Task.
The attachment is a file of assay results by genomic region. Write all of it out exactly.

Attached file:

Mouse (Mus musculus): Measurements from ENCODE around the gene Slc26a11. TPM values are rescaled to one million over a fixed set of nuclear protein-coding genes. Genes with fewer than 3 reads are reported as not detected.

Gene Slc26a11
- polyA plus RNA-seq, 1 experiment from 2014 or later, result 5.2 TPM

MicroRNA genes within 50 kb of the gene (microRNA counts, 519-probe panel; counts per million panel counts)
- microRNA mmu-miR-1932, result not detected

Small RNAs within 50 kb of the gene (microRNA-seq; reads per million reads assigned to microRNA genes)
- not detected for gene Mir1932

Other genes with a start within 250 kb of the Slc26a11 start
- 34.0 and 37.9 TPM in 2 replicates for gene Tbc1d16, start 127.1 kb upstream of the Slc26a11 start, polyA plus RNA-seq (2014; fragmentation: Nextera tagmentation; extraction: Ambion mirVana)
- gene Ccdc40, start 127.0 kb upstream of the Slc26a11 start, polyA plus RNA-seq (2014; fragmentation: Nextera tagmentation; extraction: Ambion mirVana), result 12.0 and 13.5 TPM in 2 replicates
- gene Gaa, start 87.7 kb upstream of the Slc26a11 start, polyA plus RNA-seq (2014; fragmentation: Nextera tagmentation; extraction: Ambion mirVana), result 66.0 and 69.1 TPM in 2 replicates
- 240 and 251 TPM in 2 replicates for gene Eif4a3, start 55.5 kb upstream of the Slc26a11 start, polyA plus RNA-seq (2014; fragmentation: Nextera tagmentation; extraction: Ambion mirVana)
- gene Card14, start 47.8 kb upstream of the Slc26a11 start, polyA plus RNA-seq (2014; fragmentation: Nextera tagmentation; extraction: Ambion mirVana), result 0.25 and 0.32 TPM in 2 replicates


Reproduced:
Mouse (Mus musculus): Measurements from ENCODE around the gene Slc26a11. TPM values are rescaled to one million over a fixed set of nuclear protein-coding genes. Genes with fewer than 3 reads are reported as not detected.

Gene Slc26a11
- polyA plus RNA-seq, 1 experiment from 2014 or later, result 5.2 TPM

MicroRNA genes within 50 kb of the gene (microRNA counts, 519-probe panel; counts per million panel counts)
- microRNA mmu-miR-1932, result not detected

Small RNAs within 50 kb of the gene (microRNA-seq; reads per million reads assigned to microRNA genes)
- not detected for gene Mir1932

Other genes with a start within 250 kb of the Slc26a11 start
- 34.0 and 37.9 TPM in 2 replicates for gene Tbc1d16, start 127.1 kb upstream of the Slc26a11 start, polyA plus RNA-seq (2014; fragmentation: Nextera tagmentation; extraction: Ambion mirVana)
- gene Ccdc40, start 127.0 kb upstream of the Slc26a11 start, polyA plus RNA-seq (2014; fragmentation: Nextera tagmentation; extraction: Ambion mirVana), result 12.0 and 13.5 TPM in 2 replicates
- gene Gaa, start 87.7 kb upstream of the Slc26a11 start, polyA plus RNA-seq (2014; fragmentation: Nextera tagmentation; extraction: Ambion mirVana), result 66.0 and 69.1 TPM in 2 replicates
- 240 and 251 TPM in 2 replicates for gene Eif4a3, start 55.5 kb upstream of the Slc26a11 start, polyA plus RNA-seq (2014; fragmentation: Nextera tagmentation; extraction: Ambion mirVana)
- gene Card14, start 47.8 kb upstream of the Slc26a11 start, polyA plus RNA-seq (2014; fragmentation: Nextera tagmentation; extraction: Ambion mirVana), result 0.25 and 0.32 TPM in 2 replicates